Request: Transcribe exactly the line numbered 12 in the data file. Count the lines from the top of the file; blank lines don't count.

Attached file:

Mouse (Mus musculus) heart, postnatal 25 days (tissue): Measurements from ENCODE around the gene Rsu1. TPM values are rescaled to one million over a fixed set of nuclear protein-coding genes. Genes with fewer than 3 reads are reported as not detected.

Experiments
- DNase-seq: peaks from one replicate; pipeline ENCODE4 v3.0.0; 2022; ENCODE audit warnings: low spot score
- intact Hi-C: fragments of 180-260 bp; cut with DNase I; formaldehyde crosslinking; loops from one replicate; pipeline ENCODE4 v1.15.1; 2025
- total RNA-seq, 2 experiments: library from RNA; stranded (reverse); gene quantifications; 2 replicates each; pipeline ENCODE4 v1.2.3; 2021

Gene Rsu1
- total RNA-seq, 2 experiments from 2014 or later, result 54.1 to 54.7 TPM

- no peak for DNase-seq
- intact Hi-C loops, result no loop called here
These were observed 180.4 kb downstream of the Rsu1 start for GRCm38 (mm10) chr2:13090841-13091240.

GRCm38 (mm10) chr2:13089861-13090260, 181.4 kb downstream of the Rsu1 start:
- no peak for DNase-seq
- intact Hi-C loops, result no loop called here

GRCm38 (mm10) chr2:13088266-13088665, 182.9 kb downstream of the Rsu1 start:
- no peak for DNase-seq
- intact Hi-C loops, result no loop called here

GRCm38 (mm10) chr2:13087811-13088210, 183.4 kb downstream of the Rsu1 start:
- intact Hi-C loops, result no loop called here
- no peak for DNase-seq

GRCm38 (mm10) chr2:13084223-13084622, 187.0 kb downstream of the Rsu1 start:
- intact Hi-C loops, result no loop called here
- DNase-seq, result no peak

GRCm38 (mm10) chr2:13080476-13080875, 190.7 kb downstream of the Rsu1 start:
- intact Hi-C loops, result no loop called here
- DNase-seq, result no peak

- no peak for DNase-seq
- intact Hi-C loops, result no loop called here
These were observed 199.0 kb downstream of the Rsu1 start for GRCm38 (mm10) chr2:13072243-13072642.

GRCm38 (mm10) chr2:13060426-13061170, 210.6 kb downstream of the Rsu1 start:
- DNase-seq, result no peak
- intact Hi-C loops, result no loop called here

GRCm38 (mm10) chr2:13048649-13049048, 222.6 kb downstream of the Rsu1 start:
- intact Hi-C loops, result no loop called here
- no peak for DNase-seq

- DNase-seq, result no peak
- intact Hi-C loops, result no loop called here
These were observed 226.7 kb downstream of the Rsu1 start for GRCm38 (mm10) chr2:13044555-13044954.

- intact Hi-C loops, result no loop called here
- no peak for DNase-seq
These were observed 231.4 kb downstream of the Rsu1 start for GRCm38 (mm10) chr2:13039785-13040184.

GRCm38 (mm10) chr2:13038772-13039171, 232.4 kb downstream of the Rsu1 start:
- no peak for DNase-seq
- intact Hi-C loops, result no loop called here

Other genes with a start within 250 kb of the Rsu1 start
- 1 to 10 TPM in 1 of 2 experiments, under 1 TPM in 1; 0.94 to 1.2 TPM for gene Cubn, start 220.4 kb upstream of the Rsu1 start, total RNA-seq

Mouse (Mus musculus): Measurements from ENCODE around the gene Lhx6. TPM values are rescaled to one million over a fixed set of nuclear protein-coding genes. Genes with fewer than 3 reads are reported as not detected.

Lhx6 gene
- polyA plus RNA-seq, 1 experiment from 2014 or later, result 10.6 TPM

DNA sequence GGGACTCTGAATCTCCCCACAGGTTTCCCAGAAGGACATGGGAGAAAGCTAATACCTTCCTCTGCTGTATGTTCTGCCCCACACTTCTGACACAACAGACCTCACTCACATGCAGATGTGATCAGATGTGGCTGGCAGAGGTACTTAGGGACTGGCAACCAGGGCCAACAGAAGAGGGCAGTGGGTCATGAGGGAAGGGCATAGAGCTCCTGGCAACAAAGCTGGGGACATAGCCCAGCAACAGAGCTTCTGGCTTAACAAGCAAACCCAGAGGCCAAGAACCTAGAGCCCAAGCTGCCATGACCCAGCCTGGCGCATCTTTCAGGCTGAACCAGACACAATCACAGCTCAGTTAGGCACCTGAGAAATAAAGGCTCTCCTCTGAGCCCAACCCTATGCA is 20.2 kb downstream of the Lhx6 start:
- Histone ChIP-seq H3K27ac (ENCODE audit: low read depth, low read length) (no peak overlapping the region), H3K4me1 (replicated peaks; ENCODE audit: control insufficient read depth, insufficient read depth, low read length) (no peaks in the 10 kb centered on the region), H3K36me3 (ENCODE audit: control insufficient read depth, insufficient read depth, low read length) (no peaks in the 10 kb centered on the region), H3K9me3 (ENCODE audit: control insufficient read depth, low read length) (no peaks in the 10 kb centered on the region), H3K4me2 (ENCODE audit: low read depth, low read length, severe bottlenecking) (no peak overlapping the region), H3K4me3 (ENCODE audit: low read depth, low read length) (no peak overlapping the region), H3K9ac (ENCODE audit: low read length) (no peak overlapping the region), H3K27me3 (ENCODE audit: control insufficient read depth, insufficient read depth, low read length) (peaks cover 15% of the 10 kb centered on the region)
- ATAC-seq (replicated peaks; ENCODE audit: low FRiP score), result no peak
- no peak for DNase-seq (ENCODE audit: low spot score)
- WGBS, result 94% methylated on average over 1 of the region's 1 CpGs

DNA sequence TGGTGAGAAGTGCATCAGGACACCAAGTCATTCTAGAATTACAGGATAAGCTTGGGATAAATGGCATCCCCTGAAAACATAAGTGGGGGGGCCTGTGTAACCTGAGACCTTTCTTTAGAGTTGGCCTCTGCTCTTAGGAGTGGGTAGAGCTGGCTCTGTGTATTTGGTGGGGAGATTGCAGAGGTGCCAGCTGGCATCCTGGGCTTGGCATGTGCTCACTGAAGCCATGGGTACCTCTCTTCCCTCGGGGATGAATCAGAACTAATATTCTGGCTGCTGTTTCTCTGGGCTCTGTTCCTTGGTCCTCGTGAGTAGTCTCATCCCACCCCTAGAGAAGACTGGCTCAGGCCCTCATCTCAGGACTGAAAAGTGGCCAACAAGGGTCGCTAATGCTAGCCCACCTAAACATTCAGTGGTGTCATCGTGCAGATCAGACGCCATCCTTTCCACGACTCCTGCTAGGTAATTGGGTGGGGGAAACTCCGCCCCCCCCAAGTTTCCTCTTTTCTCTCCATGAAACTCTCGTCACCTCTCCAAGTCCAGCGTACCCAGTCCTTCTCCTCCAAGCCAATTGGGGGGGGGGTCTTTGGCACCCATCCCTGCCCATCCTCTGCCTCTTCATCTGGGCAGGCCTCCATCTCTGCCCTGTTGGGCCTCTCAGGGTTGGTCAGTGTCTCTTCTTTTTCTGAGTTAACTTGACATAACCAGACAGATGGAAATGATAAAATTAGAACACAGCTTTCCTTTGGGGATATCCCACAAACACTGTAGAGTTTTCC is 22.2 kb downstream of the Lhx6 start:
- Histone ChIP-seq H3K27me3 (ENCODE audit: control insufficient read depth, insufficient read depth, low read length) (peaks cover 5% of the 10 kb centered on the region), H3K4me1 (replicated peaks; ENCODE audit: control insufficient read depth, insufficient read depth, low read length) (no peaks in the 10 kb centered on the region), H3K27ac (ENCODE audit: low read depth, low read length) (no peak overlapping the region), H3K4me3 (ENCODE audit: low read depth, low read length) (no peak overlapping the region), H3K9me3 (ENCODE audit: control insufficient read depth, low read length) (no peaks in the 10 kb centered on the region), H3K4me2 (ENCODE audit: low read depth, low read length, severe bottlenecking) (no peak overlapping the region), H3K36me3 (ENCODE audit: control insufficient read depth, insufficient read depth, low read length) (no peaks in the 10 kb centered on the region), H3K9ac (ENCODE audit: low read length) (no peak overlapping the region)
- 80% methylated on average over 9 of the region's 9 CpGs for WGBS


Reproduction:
- no peak for DNase-seq